India is about to get its second time zone as Assam, one of the country’s northeastern states, has decided to set its clocks an hour ahead of Indian Standard Time, or IST, which is followed by the rest of the subcontinent.
After following IST for 66 years, during which it has repeatedly requested for a different time zone, Assam is all set to get one that will help the state make the most of daylight, and save on energy and productivity. While the state’s tea gardens already follow a local time schedule -- popularly known as "garden time" -- to account for the fact that the sun rises earlier in the region than in the rest of the country, preparations are now underway for Assam to officially advance its clocks by an hour.
“Such a time zone already exists in tea gardens,” Tarun Gogoi, Assam’s chief minister, was quoted by NDTV as saying. “People will become more energetic and we will save on energy consumption too.”
In Assam’s tea gardens, working hours start at 8 in the morning, a practice which has been followed since colonial times. However, in government offices, working hours start from 10 a.m., and the state wants to advance it by at least 60 minutes in an effort to increase productivity and reduce energy consumption.
IST is five-and-a-half hours ahead of Greenwich Mean Time, but, according to experts, there is a two-hour time difference between sunrise in India's northeastern region and in the western part of the country, which are roughly 2,000 miles apart at its widest.
Here's a comparison for perspective. Tinsukia, on Assam's eastern tip, lies about 1,400 miles east of the nation's capital New Delhi, with which it currently shares a time zone. Bangkok in Thailand, which is 1.5 hours ahead of IST, is almost the same distance, heading south from Tinsukia.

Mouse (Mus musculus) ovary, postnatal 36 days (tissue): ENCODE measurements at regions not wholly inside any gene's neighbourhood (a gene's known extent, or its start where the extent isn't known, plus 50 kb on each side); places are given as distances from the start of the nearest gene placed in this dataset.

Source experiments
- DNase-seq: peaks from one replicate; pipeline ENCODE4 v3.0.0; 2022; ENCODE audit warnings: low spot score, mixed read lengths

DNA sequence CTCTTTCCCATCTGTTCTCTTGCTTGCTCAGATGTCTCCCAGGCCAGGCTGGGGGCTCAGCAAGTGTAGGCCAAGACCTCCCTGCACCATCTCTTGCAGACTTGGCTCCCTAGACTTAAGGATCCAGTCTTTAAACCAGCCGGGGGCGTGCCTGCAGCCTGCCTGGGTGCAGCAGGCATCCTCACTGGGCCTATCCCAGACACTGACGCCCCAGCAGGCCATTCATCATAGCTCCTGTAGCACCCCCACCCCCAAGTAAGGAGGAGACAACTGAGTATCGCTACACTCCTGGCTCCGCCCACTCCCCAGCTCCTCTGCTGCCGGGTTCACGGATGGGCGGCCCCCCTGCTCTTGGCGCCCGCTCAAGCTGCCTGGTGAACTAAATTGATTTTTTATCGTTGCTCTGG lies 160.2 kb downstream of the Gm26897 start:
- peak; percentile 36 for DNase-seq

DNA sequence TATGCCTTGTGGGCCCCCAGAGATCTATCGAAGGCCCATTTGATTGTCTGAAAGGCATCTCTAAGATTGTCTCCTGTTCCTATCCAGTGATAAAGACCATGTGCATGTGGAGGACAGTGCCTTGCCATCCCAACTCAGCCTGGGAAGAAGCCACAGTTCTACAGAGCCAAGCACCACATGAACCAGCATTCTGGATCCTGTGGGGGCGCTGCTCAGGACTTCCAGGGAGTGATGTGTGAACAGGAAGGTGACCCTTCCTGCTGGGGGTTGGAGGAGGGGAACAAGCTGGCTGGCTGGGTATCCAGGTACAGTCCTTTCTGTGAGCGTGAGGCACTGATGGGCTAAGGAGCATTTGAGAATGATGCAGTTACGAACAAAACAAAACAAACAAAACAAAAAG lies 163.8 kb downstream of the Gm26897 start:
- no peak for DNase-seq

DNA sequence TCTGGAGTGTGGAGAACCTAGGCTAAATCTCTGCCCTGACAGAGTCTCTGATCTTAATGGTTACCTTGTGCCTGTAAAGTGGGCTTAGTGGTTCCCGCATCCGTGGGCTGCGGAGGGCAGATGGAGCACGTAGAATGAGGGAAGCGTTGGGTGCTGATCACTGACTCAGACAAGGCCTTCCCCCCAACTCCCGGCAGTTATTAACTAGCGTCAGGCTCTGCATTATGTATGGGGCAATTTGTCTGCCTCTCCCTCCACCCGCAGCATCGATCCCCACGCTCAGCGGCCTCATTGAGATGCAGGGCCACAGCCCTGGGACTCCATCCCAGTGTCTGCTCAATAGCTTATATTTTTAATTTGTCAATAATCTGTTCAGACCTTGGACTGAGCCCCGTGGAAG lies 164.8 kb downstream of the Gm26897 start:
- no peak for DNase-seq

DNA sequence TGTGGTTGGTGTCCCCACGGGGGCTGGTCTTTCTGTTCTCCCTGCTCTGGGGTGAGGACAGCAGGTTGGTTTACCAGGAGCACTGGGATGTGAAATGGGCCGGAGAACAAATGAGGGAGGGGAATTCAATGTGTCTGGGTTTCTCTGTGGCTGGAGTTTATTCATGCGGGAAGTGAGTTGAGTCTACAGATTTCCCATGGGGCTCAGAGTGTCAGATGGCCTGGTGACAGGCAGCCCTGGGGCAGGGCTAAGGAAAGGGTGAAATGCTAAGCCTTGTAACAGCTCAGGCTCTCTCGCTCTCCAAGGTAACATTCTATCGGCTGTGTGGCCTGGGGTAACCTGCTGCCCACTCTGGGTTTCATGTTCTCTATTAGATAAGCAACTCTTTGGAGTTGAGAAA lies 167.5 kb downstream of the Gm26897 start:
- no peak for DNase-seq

Jahnu Barua, a prominent film-maker who has campaigned for a separate time zone for the northeast for more than two decades, said: “India is a vast country; the difference between eastern border and western border is two hours. We are wasting too much productivity,” according to local media reports.
According to Dilip Ahuja, a scientist and author of a 2012 research paper commissioned by the Union ministry of power, the entire country should move 30 minutes ahead in order to save on daylight.
According to an estimate, India’s northeast region experienced a productivity loss of 25 years and 10 months because of the lack of a different time zone other than IST, and if the trend continues, the region could lag 54 years behind in productivity over the next 100 years, media reports said.
However, the move may not be without its share of initial setbacks. Assam’s decision to move its clocks an hour ahead of IST could lead to problems for the country’s airlines, railways and communications services, all of which operate on IST.
However, Kapil Kaul, South Asia CEO of Capa, an aviation consulting firm, said that different time zones should be manageable if adopted properly.
“Separate time zone would not have a major impact on airlines, except they will have to adapt to arrival and departure timings,” Kaul told Mint, a business newspaper. “In the U.S., there is a time difference between West coast and East coast, but it does not create big problems for airlines.”